Oil Paintings of Italy
Jan Van Eyck is the Flemish painter often credited as the first master, or even the inventor of oil painting. That he was an early master of the oil painting medium is certainly true. It is certainly untrue that he invented the technique.
In fact painting with oil dates as far back as the Indian and Chinese painters of the fifth century however Van Eyck was one of the earliest masters of the technique.
His use of oil paints in his detailed panel paintings, typical of the Netherlandish style, resulted in him being known as the father of oil painting.
Van Eyck's date of birth is unclear, c.1395 or sometime before this date is widely accepted as a best guess. Almost nothing is known of his early life but we do know that he entered the service of Philip the good, Duke of Burgundy in 1425.
The artist was held in high esteem by the Duke who was godfather to his son. Philip also paid a salary to Van Eyck, this was very unusual as most artists of the period relied on individual commissions for their livelihoods.
When the artist's salary became the subject of a dispute, Philip wrote to his treasurers stating, 'we could find no other artist to our liking who is so accomplished in his art and science', a measure of the artists value to the Duke.
The Arnolfini Marriage Portrait, Oil on panel. 82 × 59.5 cm (32.28 × 23.43 in), 1434,
National Gallery, London. (w)
This detail of the convex mirror on the wall in the background of the painting shows the backs of the betrothed and also two more people. The ten small circles surrounding the the mirror each contain a tiny scene from the passion of Christ. It is a fine piece of the miniaturist technique and quite brilliant in its execution.
The inscription above the mirror reads, ' Johannes de Eyck fuit hic 1434', 'Jan Van Eyck was here 1434'.
An early example of graffiti, or simply an elaborate signature by a fine artist?
You can purchase a copy of this work through
This panel painting is famed for being one of the first to be executed in oil's rather than in the standard tempera method of the period. The detail and the use of light to evoke the interior of the room was considered remarkable and revolutionary for its time. The sitter is possibly Giovanni Arnolfini and his pregnant wife. Giovanni was an Italian merchant resident in Bruges and the painting represents a betrothal in the bedroom of their home with beautifully observed details such as the chandelier and convex mirror.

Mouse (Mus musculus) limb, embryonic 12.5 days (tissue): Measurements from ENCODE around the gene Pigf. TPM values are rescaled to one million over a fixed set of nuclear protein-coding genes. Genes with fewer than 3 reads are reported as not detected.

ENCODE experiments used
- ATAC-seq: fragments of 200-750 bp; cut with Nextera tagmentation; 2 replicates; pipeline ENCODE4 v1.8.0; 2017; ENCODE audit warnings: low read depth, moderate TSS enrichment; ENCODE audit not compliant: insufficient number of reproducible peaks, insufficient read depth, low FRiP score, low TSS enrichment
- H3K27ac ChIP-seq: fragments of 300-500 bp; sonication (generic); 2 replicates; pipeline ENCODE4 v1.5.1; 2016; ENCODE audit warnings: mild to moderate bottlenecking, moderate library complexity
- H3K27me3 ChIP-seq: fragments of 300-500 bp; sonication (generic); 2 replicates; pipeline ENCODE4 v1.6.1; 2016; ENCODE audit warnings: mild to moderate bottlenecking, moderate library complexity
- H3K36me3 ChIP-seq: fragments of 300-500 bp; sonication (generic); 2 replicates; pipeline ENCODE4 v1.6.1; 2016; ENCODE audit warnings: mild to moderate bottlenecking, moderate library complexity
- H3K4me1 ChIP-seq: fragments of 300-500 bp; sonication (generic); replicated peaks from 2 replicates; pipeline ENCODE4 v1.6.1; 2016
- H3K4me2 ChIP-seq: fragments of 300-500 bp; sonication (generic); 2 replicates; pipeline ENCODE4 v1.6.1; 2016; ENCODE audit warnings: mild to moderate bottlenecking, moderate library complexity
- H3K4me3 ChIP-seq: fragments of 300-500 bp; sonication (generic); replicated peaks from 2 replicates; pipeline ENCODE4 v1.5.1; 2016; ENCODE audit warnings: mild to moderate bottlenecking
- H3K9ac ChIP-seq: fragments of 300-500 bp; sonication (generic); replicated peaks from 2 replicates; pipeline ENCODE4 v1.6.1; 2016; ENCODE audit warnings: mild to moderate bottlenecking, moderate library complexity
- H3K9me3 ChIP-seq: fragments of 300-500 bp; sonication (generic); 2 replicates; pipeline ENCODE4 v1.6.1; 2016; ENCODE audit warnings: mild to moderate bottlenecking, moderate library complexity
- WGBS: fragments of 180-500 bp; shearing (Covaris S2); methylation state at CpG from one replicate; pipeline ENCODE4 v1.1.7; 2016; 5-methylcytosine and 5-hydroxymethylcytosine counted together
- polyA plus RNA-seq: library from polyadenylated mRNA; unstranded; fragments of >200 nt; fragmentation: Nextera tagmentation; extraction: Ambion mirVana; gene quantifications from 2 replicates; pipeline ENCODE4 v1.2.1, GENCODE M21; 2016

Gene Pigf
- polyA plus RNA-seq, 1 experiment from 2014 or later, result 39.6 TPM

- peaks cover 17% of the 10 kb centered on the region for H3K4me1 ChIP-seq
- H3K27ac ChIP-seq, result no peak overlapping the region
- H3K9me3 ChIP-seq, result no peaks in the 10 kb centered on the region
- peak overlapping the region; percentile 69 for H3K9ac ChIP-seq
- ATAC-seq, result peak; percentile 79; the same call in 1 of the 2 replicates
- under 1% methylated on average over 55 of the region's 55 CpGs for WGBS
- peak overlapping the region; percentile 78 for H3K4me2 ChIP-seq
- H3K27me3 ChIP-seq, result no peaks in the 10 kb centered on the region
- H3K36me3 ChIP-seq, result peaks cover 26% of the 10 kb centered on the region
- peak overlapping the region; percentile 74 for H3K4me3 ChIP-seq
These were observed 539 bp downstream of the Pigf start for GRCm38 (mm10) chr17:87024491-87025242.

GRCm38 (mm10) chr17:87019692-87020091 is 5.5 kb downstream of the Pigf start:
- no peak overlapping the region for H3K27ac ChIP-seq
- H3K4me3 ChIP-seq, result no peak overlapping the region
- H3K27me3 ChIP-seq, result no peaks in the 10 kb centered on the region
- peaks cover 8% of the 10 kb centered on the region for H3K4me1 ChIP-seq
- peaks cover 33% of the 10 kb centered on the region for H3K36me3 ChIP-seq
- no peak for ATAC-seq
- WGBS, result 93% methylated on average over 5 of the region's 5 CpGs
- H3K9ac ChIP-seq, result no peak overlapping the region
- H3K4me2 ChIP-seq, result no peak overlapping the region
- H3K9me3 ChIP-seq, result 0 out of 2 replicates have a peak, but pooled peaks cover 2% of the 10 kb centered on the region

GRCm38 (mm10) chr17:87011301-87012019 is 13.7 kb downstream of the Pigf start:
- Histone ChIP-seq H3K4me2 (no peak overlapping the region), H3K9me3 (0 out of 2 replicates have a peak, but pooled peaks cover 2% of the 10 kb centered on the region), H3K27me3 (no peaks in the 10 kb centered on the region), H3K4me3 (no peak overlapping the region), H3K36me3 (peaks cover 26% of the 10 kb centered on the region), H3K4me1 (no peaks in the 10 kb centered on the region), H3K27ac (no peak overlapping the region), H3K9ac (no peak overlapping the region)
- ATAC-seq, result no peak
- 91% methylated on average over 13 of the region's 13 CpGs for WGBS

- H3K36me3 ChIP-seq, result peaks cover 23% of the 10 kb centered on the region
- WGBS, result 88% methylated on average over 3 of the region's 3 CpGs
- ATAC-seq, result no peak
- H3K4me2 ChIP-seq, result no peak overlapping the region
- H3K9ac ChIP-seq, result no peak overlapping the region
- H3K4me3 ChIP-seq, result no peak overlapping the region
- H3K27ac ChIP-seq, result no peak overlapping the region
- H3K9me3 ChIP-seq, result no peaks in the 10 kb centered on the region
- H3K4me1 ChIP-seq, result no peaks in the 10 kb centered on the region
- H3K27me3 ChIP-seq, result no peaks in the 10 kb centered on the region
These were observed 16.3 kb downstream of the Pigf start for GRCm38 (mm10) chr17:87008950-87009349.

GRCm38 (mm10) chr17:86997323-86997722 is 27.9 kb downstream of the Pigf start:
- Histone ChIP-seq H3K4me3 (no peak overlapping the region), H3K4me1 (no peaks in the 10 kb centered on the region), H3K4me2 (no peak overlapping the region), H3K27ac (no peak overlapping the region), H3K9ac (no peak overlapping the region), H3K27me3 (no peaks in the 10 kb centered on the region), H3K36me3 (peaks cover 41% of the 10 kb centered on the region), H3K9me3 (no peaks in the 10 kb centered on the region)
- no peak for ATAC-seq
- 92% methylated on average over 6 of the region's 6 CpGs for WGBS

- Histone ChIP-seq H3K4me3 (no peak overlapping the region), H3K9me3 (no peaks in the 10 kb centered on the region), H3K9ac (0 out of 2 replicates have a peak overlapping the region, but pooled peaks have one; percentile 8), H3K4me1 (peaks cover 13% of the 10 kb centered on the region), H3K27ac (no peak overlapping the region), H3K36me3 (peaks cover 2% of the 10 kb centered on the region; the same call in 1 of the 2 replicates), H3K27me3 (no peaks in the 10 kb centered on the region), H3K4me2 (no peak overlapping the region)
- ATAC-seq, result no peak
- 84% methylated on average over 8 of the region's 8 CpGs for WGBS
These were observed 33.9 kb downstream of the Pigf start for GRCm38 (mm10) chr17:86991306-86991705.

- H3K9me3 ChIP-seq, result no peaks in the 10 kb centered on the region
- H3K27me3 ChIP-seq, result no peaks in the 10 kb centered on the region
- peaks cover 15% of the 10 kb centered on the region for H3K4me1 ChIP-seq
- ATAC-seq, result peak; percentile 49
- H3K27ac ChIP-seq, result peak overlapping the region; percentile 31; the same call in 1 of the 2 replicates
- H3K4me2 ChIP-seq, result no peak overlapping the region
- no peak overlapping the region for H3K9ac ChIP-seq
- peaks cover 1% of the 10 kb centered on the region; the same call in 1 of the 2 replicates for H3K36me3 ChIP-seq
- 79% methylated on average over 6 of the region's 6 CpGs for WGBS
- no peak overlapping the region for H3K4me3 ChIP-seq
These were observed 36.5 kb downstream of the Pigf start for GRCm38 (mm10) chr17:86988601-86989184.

Man in a Red Turban. 1433 National Gallery London. (s)
Often regarded as a self portrait of the artist.
Margaret Van Eyck. (the artist's wife) 1434 Groeningemuseum, Bruges. (s)
Madonna of Chancellor Rolin. 1435, Louvre, Paris. (s)
Rolin was an administrator and the chief servant of the Duke. He is shown kneeling opposite the Virgin who sits with her Child on her knee. An angel holds a crown above her head and the figures are placed in a space enclosed by Romanesque arcading. The view through the back of the arcade reveals a minutely painted landscape executed with the detail typical of Flemish painting.
The Ghent Altarpiece, 1432. Oil on panel, Saint Bavo Cathedral, Ghent. (w)
This, almost medieval panel, was produced by Hubert Van Eyck (Jan's less well known brother) and completed by Jan Van Eyck, a joint enterprise by the two artists.
Ghent Altarpiece (closed) (w)
All of the known works of Jan Van Eyck are from the period within his service to Philip of Burgundy. He was a learned man who spoke Latin, he was also well versed in the classics. The artist remained as well respected member of the court of Burgundy until his death in 1441.